Riding the crest of the DVD sales wave, some retailers are also doing well with previously viewed movies.
Aside from concerns about scratches -- most retailers offer guarantees -- DVDs have a much longer lifespan than their videocassette predecessors, and command a premium over the tapes.
"We get about $10 for used DVDs, and we sell a lot of them," said Bob Gettner, video buyer/coordinator, B&R Stores, Lincoln, Neb. Meanwhile, previously viewed VHS seldom sells for more than $5, he said.
"The only questions we get are, 'Is it scratched?' or 'Is it in 100% good condition?' Well, we're talking about rental product, and there are going to be scratches. It's just a matter of whether it affects play." B&R guarantees the used product, he noted.
"As always, we sell any of our surplus product after a period of time as previously viewed, and that seems to go well," said Ray Wolsieffer, video specialist, Bashas', Chandler, Ariz. Like other supermarkets with rental operations, Bashas' only sells off its own inventory; therefore, it doesn't buy used product from the many vendors who offer it, he said.
Previously viewed product is a growing and vibrant market, said Bob Alexander, president, Alexander & Associates, New York. One published report estimated that the used DVD market would exceed $1 billion this year, a fivefold increase over four years ago.
In his consumer-based research, Alexander said, "We've been seeing the sales of more previously viewed product in general, and some of the supermarket names have been attached to this trend." Alexander polls thousands of households each month across the country asking about the videos they bought and where they bought them.
"There has been an organized market in previously viewed material, and we are of the opinion that this is a good thing," he said. Alexander observed that the previously viewed customer is different from the one who buys new product. As a result, the purchases of used movies is not cannibalistic.
Previously viewed product usually sells at price points that supermarket customers are comfortable with, he said. "Several years ago, supermarkets didn't want to deal with $29.95 product because it stands out in a grocery basket. 'Give me something that sells for $5 or $10,"' they would say, and that's what previously viewed movies go for, he said.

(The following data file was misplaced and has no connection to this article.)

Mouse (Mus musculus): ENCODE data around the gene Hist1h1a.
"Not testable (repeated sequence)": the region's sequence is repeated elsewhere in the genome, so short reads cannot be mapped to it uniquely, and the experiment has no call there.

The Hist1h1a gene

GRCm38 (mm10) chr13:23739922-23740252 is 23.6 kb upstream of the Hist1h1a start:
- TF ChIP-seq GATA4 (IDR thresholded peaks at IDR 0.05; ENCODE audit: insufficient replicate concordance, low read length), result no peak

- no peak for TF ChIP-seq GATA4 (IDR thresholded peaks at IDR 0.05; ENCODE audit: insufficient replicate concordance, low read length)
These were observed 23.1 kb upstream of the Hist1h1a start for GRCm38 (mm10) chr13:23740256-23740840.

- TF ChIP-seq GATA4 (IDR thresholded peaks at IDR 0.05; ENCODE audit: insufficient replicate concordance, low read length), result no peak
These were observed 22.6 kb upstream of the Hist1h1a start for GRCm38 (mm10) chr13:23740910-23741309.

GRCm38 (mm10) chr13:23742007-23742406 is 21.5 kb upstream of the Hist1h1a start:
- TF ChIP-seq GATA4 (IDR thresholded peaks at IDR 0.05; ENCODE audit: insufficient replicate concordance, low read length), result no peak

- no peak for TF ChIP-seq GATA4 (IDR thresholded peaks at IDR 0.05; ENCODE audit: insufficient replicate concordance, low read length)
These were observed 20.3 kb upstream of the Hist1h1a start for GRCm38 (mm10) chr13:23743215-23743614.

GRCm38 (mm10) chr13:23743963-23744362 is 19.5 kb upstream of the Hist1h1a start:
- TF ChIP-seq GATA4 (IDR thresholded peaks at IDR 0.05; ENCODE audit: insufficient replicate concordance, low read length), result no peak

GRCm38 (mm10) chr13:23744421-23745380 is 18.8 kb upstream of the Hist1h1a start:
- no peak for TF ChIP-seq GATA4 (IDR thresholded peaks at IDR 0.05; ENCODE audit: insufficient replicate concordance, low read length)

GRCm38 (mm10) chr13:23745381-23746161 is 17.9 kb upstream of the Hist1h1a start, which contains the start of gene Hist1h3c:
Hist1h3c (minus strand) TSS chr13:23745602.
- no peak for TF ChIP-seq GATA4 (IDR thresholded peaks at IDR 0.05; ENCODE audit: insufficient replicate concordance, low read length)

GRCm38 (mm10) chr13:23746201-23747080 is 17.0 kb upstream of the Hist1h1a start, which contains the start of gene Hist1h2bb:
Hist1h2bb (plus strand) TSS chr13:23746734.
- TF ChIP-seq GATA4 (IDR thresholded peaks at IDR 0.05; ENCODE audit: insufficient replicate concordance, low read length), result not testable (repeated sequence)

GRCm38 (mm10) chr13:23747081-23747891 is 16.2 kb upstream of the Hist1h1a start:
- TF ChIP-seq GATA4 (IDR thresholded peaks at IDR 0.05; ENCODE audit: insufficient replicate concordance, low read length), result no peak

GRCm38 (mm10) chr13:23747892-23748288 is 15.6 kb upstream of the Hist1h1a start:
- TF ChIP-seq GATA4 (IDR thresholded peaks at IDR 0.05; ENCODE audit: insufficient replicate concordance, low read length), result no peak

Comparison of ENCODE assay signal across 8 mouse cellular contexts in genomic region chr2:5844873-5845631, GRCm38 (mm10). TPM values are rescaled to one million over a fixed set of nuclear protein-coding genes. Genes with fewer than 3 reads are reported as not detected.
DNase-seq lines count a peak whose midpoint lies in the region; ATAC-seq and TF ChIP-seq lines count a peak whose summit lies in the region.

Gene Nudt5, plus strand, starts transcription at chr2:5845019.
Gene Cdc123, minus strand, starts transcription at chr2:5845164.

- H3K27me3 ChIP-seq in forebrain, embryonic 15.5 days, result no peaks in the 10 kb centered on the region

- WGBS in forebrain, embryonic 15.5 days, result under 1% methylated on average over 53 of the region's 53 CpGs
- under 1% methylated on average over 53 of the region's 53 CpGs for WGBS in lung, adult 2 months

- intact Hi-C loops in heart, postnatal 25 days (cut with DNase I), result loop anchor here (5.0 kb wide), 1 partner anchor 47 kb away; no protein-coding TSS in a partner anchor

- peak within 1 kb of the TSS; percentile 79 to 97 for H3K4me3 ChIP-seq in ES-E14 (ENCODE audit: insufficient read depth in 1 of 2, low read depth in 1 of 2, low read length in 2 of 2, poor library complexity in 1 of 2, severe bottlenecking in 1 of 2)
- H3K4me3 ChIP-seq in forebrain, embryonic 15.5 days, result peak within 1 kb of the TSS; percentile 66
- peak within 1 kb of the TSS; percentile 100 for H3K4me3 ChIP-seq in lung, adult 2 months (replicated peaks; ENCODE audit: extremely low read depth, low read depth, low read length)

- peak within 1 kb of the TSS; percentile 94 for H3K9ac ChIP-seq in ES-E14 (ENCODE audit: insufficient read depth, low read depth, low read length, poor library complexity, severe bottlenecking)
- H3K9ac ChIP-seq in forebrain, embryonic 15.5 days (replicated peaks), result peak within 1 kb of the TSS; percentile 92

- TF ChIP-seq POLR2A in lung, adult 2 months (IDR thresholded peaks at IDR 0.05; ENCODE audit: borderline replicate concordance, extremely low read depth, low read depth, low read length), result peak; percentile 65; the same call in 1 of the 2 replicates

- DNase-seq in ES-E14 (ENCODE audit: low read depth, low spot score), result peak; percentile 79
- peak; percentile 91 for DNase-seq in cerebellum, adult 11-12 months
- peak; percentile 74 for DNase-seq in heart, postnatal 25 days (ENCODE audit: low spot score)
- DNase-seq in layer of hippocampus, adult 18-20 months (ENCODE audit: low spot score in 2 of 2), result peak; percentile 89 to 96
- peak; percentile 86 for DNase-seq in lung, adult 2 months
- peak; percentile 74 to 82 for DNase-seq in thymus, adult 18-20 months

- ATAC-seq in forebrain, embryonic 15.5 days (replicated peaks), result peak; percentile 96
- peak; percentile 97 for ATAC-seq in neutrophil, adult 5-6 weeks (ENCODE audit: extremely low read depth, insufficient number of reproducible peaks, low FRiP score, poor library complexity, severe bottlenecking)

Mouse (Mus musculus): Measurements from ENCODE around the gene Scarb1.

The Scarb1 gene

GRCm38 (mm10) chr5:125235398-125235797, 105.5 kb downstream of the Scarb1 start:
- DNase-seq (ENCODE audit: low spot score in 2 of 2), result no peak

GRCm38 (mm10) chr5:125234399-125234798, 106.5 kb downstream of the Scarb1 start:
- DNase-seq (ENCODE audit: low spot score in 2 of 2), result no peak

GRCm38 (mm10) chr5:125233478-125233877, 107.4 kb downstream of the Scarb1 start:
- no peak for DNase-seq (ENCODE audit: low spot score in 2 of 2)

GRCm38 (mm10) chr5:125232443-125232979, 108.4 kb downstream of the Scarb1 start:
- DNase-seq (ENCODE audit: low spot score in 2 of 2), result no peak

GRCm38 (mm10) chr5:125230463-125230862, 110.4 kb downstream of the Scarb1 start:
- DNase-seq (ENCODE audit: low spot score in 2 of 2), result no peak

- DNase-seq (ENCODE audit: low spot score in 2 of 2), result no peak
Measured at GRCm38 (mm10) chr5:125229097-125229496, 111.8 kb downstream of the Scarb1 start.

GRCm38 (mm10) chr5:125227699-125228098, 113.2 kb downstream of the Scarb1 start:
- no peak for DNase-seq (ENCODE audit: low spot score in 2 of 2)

Some catalog product is even priced too high for the grocery environment, he commented. "That's why the previously viewed product is so attractive to the supermarket product mix. The prices are exactly where they want them."
Alexander noted that the rental market is gradually declining, but it is still "enormous, and it's not the kind of thing that turns on a dime. There is a very slow, long-term decline in rental activity, but I'm happy with its potential for the rest of this decade," he said. That means a continuing supply of previously viewed product.
TOP 10 SUPERMARKET VIDEO RENTAL TITLES
Rank, Last Week: Title (Weeks Out)
1, N: Cheaper by the Dozen, Fox
2, N: The Matrix Revolutions, Warner
3, 1: Something's Gotta Give (1), Columbia
4, 3: Gothika (2), Warner
5, 4: The Rundown (2), Universal
6, 2: The Texas Chainsaw Massacre (1), New Line
7, 5: Brother Bear (1), Buena Vista
8, 7: Mona Lisa Smile (4), Paramount
9, 6: Honey (2), Universal
10, 8: School of Rock (5), Paramount
N = New
As of April 11, 2004 This chart, tailored for the supermarket video market, is based on information taken from more than 1,000 supermarket rental locations serviced by Ingram Entertainment, La Vergne, Tenn.